The Mis-Making of A Fourth of July Band

Clive Osbrun knew one note for one tune. And it was C-sharp.

Let me be clear, the note Clive knew was C6-very-sharp, and most people do not recognize the tune it came in.

His flute was capable of other wonderful sounds, even whole orchestras of lovely sound. But whatever the sheet music told him and wand-waver orchestrated, Ole Clive always managed to make sure C6-very-sharp was one of the sounds his flute managed to tweet.

Midge Hugs was the wand-waver, and she tried to accommodate Clive. She did not have much choice. There were only eight musicians in all of West Bend, Montana, and Clive was the only one of them that owned a flute. And Midge was determined to have a band for the Forth of July Parade in Great City. She was also determined, being the patriotic sort, that the entire band show off the wonders of West Bend, Montana—a place she had known since birth. No foreigners from Low Bench or Osborn City need apply.

So Midge accommodated Clive, by orchestrating the band to his strength. She prepared renditions of “O Beautiful for Spacious Skies,” “The Star Spangled Banner,” and a few other good marches that included a few appropriately placed C-sharps. As I have said, Clive’s C-sharp was one of the high ones. It was a c-sharp that wakened the musicality of Midge’s four dogs and whenever, during rehearsals in Midge’s and Lou’s garage, Clive managed to squeal out his C-sharp-very-sharp, the pups came in as a chorus of howls, yips, and cries.

Almost all the other seven musicians Midge had assembled grumbled about the her revisions being not really how the tunes should be tooted. They grumbled because the dogs’ chorus had no idea what on-key meant. But they really griped about how the high key affected their own playing. The Trumpet and French Horn in particular grumbled. They complained not only because of off key dogs but also because “playin’ that high is gonna rip my lips off.” The bassoon just piped something in or below the Bass Clef that may or may not have harmonized with C-sharp-very-sharp. She did the best she could. Midge also managed to find two fiddlers for her violin section. They really grumbled, but adjusted by just jazzing in where and when they thought a good fiddle sound should be. They were never off key, but always stopped playing when Clive went for his C-sharp-very sharp. They stopped playing and clapped their hands over their ears, bow dangling from one hand and fiddle from the other.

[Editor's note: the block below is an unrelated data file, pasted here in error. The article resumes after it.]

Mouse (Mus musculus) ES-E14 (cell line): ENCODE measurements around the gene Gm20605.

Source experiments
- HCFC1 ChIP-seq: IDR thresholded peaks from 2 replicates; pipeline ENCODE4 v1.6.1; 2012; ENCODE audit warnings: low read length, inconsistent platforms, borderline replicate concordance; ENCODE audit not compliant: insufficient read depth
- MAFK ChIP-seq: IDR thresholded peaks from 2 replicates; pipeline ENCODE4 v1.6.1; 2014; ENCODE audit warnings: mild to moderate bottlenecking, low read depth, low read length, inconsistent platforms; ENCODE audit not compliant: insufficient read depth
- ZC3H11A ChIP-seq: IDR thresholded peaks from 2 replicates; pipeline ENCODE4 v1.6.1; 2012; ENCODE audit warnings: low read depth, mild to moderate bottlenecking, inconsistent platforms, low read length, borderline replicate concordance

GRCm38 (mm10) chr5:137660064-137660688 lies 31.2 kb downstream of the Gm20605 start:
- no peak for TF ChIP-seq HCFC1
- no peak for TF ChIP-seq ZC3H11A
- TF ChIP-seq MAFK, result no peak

The percussion section, Lyle Osborn, did not complain. Lyle barely heard the dull thud of a damp drum-head, so he wasn’t bothered by Clive’s C-Sharp-very-sharp. Lyle brought several interesting and wonderfully limber and noisome drums to the band. Also, as part of his repertoire he brought along a metal spittoon modified to echo out a very loud and vibrant TWANG that was sometimes in harmony with any C-sharp. Lyle prepared a chunk of Red Man the size of Arizona in his left cheek. When Midge signaled it was time to harmonize with C-sharp, he worked up a vast slobber of brown spit and putuied into the spittoon. It was hit every time. And the fuller the spittoon became, the higher the harmonizing with C-sharp became.

Let it be said that that Fourth of July Parade, in spite of all its many entries and wonders, including at least seven other bands and orchestras from as far away as Idaho Falls and Missoula, was dominated by a squealing flute, a choir of vagrant Great City canines, and the rising pitched ‘Ptwang’ of Old Red Man juice hitting the spittoon.


There may be some among you who actually understand music. Unfortunately, you have a bassoon on me there. So, apologies for any rakes across the good old fashion black board this little piece may have caused those with more sensitive ear.

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